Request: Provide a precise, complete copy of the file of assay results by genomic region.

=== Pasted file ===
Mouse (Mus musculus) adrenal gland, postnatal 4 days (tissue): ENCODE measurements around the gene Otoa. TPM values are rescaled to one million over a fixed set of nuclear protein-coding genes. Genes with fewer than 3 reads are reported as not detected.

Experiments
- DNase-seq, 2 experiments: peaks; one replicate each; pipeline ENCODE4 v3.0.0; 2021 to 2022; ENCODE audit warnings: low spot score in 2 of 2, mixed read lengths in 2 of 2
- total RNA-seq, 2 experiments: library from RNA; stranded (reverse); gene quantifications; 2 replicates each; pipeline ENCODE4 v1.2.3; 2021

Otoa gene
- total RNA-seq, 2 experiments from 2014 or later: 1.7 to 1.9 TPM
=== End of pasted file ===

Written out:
Mouse (Mus musculus) adrenal gland, postnatal 4 days (tissue): ENCODE measurements around the gene Otoa. TPM values are rescaled to one million over a fixed set of nuclear protein-coding genes. Genes with fewer than 3 reads are reported as not detected.

Experiments
- DNase-seq, 2 experiments: peaks; one replicate each; pipeline ENCODE4 v3.0.0; 2021 to 2022; ENCODE audit warnings: low spot score in 2 of 2, mixed read lengths in 2 of 2
- total RNA-seq, 2 experiments: library from RNA; stranded (reverse); gene quantifications; 2 replicates each; pipeline ENCODE4 v1.2.3; 2021

Otoa gene
- total RNA-seq, 2 experiments from 2014 or later: 1.7 to 1.9 TPM